Wearable Sensor Industry Forecast to be Worth $2.5 bn in 2020


The wearable technology market was worth nearly $70bn in 2019, having doubled in size since 2014

The wearable sensor industry will be worth $2.5 billion in 2020, having tripled in size since 2014. This comes despite the significant economic challenges presented by the COVID-19 pandemic, which has caused a reduction in the total revenue this year.

However, the industry, as per a report by IDTechEx, is expected to progress back to significant growth from 2021, reaching annual revenue of over $8bn per year by 2031. These are the headline findings from the latest IDTechEx report “Wearable Sensors 2021-2031”, which characterizes the entire industry landscape for wearable sensors.

COVID-19 pandemic in 2020 has brought additional focus to sensors

The wearable technology market was worth nearly $70bn in 2019, having doubled in size since 2014. Sensors have provided the core features for many of these different products throughout this rise, and they will continue to be critical into future generations of products.


The COVID-19 pandemic in 2020 has brought additional focus to sensors, including tracking early onset of conditions, facilitation of wearables for contact tracing, and remote patient monitoring for patients in isolation. Parallel trends see smartwatches driving towards medical metrics, hearables adding more sophisticated sensor options, skin patches successfully commercialising in new applications and many industrial, military and security applications maturing.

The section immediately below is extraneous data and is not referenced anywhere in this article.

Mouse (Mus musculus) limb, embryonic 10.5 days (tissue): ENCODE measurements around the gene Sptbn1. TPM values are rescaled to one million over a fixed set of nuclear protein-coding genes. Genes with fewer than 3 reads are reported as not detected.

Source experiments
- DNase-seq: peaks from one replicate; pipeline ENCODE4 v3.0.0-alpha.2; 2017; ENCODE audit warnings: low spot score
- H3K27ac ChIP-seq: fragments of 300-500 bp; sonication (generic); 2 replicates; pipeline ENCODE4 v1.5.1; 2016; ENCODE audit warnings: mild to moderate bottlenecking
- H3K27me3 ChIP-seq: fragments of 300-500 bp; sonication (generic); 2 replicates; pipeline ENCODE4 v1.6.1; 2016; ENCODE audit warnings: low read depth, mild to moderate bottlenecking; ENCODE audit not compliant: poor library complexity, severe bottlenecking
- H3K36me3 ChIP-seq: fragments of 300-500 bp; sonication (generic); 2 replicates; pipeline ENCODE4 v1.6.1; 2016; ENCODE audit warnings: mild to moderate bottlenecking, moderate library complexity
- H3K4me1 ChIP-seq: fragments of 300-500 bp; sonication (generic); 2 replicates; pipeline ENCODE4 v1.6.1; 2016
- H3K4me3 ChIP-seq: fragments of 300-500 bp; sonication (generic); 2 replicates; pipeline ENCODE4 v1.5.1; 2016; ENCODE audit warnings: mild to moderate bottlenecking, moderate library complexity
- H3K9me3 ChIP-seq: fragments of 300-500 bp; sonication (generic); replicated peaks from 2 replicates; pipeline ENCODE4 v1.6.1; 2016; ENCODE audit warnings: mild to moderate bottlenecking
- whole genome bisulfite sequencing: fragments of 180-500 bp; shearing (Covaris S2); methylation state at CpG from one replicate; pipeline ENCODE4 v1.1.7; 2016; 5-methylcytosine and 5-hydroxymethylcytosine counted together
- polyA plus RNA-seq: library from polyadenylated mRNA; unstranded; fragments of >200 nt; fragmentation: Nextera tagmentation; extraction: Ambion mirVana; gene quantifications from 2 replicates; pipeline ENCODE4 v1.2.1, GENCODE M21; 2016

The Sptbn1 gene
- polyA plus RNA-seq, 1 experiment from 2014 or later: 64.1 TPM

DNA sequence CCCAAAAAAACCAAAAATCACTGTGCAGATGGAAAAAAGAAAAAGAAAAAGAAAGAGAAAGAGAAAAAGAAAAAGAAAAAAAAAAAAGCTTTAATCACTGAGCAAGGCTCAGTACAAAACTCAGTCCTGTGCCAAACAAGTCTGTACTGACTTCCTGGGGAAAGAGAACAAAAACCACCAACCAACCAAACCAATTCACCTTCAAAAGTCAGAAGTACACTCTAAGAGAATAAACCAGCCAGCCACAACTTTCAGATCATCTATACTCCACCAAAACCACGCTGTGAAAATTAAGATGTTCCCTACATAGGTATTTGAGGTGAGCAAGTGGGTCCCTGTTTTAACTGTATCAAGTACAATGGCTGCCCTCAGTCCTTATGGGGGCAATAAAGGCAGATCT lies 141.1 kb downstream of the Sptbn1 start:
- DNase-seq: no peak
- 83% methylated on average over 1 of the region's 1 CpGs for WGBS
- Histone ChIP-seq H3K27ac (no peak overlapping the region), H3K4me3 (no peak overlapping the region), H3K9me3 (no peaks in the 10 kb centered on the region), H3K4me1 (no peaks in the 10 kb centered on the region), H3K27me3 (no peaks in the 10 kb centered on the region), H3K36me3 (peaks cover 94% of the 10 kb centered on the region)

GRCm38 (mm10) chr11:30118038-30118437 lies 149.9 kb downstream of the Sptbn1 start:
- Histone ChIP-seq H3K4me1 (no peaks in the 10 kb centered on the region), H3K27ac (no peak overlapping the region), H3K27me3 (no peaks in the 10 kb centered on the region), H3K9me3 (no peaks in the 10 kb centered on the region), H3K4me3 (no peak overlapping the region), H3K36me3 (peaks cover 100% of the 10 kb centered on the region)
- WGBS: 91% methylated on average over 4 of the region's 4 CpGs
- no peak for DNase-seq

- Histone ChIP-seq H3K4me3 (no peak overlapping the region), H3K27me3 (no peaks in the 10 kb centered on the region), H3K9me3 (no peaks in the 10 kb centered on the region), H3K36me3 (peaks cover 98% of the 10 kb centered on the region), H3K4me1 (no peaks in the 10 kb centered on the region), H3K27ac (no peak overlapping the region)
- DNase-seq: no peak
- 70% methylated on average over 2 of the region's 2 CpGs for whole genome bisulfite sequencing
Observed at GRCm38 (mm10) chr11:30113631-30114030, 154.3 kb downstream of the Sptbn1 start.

“As such, wearable sensors remain a fundamental enabling component for the entire wearable technology industry, and obtaining a clear understanding of their capabilities and potential is essential for any player within the entire value chain,” read the report.

IDTechEx describes wearable sensors in three waves. This idea, coined back in 2016, has stood the test of time and remains true to this day. The first wave includes sensors that have been incorporated in wearables for many years, often being originally developed for wearable products over previous decades.

A second wave of wearable sensors came following huge technology investment in smartphones. Many of the sensors from smartphones could be easily adapted for use in wearable products; they could be “made-wearable”. Finally, with the growing maturity of the wearable technology market over the past decades, many sensors are now designed from the ground up with wearable products in mind.



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